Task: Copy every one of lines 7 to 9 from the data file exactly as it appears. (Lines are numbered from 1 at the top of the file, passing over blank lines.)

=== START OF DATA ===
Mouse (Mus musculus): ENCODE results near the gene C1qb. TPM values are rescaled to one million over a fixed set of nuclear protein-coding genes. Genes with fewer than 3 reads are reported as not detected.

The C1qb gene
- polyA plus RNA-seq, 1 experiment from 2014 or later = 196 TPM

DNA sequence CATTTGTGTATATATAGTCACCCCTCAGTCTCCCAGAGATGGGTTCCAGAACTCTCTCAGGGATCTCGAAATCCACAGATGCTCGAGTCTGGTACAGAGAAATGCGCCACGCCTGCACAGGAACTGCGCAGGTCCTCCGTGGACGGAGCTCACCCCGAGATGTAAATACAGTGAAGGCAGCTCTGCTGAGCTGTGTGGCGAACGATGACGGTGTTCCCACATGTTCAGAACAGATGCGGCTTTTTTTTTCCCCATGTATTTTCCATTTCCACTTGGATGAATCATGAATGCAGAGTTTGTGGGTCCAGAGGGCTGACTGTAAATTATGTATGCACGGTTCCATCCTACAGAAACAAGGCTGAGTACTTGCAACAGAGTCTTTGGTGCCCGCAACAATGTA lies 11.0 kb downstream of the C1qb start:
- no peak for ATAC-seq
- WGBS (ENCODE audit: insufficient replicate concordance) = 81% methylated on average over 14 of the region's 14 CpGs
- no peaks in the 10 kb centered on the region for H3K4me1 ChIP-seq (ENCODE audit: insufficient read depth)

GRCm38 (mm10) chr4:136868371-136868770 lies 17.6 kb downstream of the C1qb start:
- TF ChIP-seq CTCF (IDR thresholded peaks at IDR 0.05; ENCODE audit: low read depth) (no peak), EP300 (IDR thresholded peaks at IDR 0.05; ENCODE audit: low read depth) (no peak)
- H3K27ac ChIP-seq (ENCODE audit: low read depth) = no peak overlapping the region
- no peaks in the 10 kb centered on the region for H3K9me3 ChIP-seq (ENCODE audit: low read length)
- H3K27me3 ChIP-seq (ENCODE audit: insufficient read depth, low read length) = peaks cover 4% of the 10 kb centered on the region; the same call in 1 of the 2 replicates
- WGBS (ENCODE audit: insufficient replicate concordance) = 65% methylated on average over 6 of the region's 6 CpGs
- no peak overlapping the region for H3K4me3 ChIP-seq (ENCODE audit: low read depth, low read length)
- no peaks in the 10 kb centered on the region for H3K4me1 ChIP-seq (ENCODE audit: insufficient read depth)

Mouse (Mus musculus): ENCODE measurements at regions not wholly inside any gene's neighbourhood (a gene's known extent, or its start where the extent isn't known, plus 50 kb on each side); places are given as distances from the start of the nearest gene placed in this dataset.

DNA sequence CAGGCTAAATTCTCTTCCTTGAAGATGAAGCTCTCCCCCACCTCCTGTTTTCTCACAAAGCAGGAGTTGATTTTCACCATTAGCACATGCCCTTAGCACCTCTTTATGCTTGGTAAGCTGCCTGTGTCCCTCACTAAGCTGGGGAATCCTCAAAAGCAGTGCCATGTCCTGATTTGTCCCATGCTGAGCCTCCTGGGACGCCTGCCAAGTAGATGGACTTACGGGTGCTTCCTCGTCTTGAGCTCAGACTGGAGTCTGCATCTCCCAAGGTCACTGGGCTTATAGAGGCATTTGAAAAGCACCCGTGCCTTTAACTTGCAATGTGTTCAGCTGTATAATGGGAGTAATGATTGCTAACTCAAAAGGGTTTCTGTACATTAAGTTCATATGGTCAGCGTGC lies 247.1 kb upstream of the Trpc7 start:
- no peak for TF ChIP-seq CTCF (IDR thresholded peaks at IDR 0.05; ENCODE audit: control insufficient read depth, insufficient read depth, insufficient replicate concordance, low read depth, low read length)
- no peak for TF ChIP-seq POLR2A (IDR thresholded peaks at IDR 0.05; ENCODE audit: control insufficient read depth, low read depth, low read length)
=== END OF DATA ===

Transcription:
- no peaks in the 10 kb centered on the region for H3K4me1 ChIP-seq (ENCODE audit: insufficient read depth)

GRCm38 (mm10) chr4:136868371-136868770 lies 17.6 kb downstream of the C1qb start:
- TF ChIP-seq CTCF (IDR thresholded peaks at IDR 0.05; ENCODE audit: low read depth) (no peak), EP300 (IDR thresholded peaks at IDR 0.05; ENCODE audit: low read depth) (no peak)